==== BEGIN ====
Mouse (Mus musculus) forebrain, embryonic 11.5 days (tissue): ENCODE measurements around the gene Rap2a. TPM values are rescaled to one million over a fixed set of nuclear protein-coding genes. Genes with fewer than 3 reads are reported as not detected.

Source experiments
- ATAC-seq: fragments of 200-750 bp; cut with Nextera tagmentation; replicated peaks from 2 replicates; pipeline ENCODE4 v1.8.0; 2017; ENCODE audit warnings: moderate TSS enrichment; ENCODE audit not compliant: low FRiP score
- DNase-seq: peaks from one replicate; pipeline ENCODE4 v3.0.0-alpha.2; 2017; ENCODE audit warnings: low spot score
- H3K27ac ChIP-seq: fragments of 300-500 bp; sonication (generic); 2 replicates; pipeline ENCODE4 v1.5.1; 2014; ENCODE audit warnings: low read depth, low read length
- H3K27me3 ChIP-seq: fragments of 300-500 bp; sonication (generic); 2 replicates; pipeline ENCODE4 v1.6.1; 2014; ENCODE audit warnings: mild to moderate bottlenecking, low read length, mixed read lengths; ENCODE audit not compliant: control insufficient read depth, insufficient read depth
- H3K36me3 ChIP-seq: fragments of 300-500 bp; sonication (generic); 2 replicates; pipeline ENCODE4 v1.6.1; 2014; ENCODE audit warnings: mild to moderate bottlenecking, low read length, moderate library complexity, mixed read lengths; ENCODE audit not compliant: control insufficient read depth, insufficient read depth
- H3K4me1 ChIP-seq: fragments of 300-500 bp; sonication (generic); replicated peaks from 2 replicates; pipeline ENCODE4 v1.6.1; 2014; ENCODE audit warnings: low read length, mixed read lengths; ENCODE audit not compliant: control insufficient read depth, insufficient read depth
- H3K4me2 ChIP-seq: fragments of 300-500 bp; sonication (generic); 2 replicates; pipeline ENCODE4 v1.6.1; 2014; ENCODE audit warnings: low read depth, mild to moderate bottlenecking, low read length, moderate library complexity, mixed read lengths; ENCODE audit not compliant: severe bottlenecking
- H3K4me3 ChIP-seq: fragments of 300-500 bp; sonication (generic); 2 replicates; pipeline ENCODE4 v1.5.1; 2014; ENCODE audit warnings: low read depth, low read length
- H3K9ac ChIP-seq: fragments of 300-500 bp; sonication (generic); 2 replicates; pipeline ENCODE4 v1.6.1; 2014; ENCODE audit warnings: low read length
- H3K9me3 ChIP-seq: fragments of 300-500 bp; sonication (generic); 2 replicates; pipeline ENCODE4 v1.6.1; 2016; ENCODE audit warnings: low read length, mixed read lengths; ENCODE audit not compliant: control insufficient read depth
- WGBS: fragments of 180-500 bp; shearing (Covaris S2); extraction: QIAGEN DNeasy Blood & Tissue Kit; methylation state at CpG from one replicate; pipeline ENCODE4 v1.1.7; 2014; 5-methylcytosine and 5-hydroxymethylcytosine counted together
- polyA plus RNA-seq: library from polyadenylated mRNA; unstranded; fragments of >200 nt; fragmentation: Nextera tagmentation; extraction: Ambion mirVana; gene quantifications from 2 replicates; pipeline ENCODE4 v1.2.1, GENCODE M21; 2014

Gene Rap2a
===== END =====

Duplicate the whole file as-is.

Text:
Mouse (Mus musculus) forebrain, embryonic 11.5 days (tissue): ENCODE measurements around the gene Rap2a. TPM values are rescaled to one million over a fixed set of nuclear protein-coding genes. Genes with fewer than 3 reads are reported as not detected.

Source experiments
- ATAC-seq: fragments of 200-750 bp; cut with Nextera tagmentation; replicated peaks from 2 replicates; pipeline ENCODE4 v1.8.0; 2017; ENCODE audit warnings: moderate TSS enrichment; ENCODE audit not compliant: low FRiP score
- DNase-seq: peaks from one replicate; pipeline ENCODE4 v3.0.0-alpha.2; 2017; ENCODE audit warnings: low spot score
- H3K27ac ChIP-seq: fragments of 300-500 bp; sonication (generic); 2 replicates; pipeline ENCODE4 v1.5.1; 2014; ENCODE audit warnings: low read depth, low read length
- H3K27me3 ChIP-seq: fragments of 300-500 bp; sonication (generic); 2 replicates; pipeline ENCODE4 v1.6.1; 2014; ENCODE audit warnings: mild to moderate bottlenecking, low read length, mixed read lengths; ENCODE audit not compliant: control insufficient read depth, insufficient read depth
- H3K36me3 ChIP-seq: fragments of 300-500 bp; sonication (generic); 2 replicates; pipeline ENCODE4 v1.6.1; 2014; ENCODE audit warnings: mild to moderate bottlenecking, low read length, moderate library complexity, mixed read lengths; ENCODE audit not compliant: control insufficient read depth, insufficient read depth
- H3K4me1 ChIP-seq: fragments of 300-500 bp; sonication (generic); replicated peaks from 2 replicates; pipeline ENCODE4 v1.6.1; 2014; ENCODE audit warnings: low read length, mixed read lengths; ENCODE audit not compliant: control insufficient read depth, insufficient read depth
- H3K4me2 ChIP-seq: fragments of 300-500 bp; sonication (generic); 2 replicates; pipeline ENCODE4 v1.6.1; 2014; ENCODE audit warnings: low read depth, mild to moderate bottlenecking, low read length, moderate library complexity, mixed read lengths; ENCODE audit not compliant: severe bottlenecking
- H3K4me3 ChIP-seq: fragments of 300-500 bp; sonication (generic); 2 replicates; pipeline ENCODE4 v1.5.1; 2014; ENCODE audit warnings: low read depth, low read length
- H3K9ac ChIP-seq: fragments of 300-500 bp; sonication (generic); 2 replicates; pipeline ENCODE4 v1.6.1; 2014; ENCODE audit warnings: low read length
- H3K9me3 ChIP-seq: fragments of 300-500 bp; sonication (generic); 2 replicates; pipeline ENCODE4 v1.6.1; 2016; ENCODE audit warnings: low read length, mixed read lengths; ENCODE audit not compliant: control insufficient read depth
- WGBS: fragments of 180-500 bp; shearing (Covaris S2); extraction: QIAGEN DNeasy Blood & Tissue Kit; methylation state at CpG from one replicate; pipeline ENCODE4 v1.1.7; 2014; 5-methylcytosine and 5-hydroxymethylcytosine counted together
- polyA plus RNA-seq: library from polyadenylated mRNA; unstranded; fragments of >200 nt; fragmentation: Nextera tagmentation; extraction: Ambion mirVana; gene quantifications from 2 replicates; pipeline ENCODE4 v1.2.1, GENCODE M21; 2014

Gene Rap2a